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Mo’s Bar and Lounge, located at 80 Lafayette Avenue in Brooklyn, New York, is a neighborhood institution. For over two decades, it has served as a place to enjoy craft cocktails and socialize with friends amid cozy seating and a congenial atmosphere.
“It’s a neighborhood sanctuary, like Cheers,” describes owner Calvin Clark. But, unlike the television show, Clark’s plans for his Fort Greene establishment go beyond just serving drinks to regulars. Instead, he aims to increase the circulation of Black dollars in the community—and it all begins with pouring, spotlighting, and introducing Black-owned wines and spirits at his bar.
Cheers to Black Representation
“This is a multi-billion dollar industry. And, the Black representation of brands is very small in terms of the usage that Black people purchase. A lot of people don’t know about Black-owned brands even though they purchase some of them,” states the hospitality industry veteran.
For his part, Clark makes it a point to craft top requested cocktails at Mo’s Bar and Lounge using leading Black-owned spirits including, among others, Gran Coramino (by Kevin Hart), Uncle Nearest Premium Whiskey, Mercer + Prince (by A$AP Rocky) and Lobos 1707 (co-owned by Lebron James).
It doesn’t go unnoticed that some of the popular premium spirits are linked with celebrity names. Clark sees this as an advantage. “Lending your name to something is not new. But it is new to Black-owned products like liquors, wines and beers. And that [celebrity affiliation] gives a product certainly more exposure than it would have had it not been supported by a celebrity,” he notes. “Black people support brands. But we’re not exposed to or aware that there are excellent Black brands out there.”
More Than a Motto at Mo’s Bar and Lounge
Clark won’t promote, let alone pour, a product that doesn’t pass his high standards and taste test. “I select brands that have quality. We’re not just saying, ‘Oh, this is a Black brand, consume this.’ Black excellence starts with good taste. That’s our motto, and that’s what we want to follow,” he states.
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“I’ve tasted Black brands that cost a lot of money and they’re garbage. I won’t name them. But they go through great lengths to make their brand special, but at best, they’re mediocre. And so I try to have ones [that make me say], ‘Wow, this is really good’—ones that are in competition with recognizable brands.”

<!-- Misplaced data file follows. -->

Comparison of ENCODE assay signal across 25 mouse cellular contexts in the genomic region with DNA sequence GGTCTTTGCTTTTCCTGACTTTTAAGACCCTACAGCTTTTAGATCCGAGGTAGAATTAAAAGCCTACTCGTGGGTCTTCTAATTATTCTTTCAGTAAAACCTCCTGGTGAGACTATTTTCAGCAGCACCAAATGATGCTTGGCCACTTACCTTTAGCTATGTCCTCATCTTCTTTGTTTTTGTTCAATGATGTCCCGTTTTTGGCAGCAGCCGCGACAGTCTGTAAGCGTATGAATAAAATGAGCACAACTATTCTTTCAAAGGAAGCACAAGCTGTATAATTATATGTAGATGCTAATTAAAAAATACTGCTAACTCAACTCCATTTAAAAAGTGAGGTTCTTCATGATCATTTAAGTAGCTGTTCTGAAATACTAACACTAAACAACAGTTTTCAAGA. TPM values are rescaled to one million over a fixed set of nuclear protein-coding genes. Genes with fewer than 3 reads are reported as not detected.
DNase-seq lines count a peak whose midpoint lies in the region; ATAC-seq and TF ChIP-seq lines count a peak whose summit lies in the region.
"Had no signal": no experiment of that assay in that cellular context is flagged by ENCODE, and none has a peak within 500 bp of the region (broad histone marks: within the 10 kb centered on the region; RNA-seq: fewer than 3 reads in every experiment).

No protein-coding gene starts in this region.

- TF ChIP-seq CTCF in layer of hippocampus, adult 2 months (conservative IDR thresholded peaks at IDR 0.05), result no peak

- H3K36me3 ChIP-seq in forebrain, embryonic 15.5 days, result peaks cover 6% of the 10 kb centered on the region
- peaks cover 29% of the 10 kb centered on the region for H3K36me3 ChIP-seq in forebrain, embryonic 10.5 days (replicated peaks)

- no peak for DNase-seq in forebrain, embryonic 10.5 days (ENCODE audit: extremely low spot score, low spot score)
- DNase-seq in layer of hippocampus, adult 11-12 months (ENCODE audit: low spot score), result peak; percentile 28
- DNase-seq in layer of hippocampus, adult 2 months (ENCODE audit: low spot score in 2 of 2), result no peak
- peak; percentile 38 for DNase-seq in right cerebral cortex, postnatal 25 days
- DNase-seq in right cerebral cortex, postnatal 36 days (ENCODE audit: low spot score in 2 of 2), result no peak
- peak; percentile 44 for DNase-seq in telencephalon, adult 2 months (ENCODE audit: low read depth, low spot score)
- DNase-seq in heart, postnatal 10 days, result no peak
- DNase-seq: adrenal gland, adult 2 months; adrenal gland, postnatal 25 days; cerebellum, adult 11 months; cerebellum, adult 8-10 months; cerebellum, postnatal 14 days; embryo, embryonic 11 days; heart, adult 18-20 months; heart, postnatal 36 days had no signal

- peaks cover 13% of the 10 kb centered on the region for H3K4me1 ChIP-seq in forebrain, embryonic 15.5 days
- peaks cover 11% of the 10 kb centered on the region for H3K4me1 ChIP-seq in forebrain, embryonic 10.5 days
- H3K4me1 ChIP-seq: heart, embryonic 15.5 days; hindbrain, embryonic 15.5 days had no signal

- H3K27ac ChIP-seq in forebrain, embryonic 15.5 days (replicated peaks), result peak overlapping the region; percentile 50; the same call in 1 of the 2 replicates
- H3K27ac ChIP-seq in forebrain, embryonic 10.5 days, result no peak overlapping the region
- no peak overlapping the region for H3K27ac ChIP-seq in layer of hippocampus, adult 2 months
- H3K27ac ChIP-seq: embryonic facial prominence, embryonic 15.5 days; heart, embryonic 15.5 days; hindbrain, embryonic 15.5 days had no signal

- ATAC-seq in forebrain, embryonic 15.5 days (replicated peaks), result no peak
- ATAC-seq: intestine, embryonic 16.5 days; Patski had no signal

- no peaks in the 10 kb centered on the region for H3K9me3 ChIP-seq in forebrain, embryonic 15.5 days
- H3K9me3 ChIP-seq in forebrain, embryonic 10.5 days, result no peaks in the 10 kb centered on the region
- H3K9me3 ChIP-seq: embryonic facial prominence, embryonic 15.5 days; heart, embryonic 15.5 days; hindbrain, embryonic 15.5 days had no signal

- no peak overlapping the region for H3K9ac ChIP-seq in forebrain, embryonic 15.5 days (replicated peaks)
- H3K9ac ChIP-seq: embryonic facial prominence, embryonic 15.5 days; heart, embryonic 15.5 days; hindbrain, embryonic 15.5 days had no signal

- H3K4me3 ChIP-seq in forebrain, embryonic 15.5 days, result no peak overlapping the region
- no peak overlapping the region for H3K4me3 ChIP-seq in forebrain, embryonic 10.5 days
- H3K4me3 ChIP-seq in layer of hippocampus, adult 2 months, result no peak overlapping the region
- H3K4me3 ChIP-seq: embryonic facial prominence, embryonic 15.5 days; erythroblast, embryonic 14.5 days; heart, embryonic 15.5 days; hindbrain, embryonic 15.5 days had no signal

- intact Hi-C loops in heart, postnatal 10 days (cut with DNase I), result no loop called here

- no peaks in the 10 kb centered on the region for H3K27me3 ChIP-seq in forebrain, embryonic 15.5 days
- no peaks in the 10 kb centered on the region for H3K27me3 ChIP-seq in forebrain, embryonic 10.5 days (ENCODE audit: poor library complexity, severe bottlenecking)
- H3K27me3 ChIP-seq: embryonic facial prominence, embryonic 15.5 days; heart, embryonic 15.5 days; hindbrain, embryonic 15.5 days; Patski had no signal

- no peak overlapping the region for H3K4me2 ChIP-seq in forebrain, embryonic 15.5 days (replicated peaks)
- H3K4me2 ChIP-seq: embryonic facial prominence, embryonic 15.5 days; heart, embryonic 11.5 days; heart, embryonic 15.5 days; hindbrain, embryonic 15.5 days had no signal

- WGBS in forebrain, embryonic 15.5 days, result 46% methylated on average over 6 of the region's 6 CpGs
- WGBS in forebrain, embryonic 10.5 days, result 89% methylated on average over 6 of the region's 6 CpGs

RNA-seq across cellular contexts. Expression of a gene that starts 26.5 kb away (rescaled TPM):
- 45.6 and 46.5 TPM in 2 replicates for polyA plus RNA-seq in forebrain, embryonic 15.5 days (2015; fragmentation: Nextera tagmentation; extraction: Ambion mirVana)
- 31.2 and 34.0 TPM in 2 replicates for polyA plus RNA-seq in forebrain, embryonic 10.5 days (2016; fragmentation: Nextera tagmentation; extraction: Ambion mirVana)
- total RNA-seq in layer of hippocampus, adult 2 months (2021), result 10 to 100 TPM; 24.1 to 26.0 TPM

Clark shares that his bar carries about 16-20 Black labels, which represent about 15 percent of the stock at his establishment. To create momentum for those companies at his bar, he created The Black List: a dedicated area for Black-owned bottles paired with a special cocktail menu.
“It’s a way those brands can be easily recognized, giving them more exposure than otherwise having them spread throughout,” notes the Queens, New York, native about building awareness for the labels.
“It makes it easier on the consumers and bartenders; putting Black-owned brands on two shelves with a sign over it that says The Black List. We’re trying to expose people to Black-owned brands, some of which [customers] may not even know were Black owned.”
Times Are Changing
With a bar and restaurant career encompassing 25-plus years, including owning and operating the iconic Langston’s Lounge (one of the last gay nightclubs in Brooklyn, New York), Clark sees a shift happening in the industry that tips the scales in favor of Black-owned distilled beverages.
“I’ve seen the big brands that are very recognizable get shaken up by the little brands,” he observes. “The big brands had the money; they had the media dollars to promote. So, they made it difficult for smaller brands to break into the industry…Now we have all these little brands popping up, giving them a run for their money.”
He attributes this, in part, to quality products and great word-of-mouth reputations from the upcoming companies. Consumers are also willing to try new things thanks to bar staff recommendations, observes Clark.
This is all excellent news for Black-owned wines and spirits, and we’ll drink to that.
To enjoy cocktails made with Black List brands and more, visit Mo’s Bar and Lounge at 80 Lafayette Avenue in Brooklyn.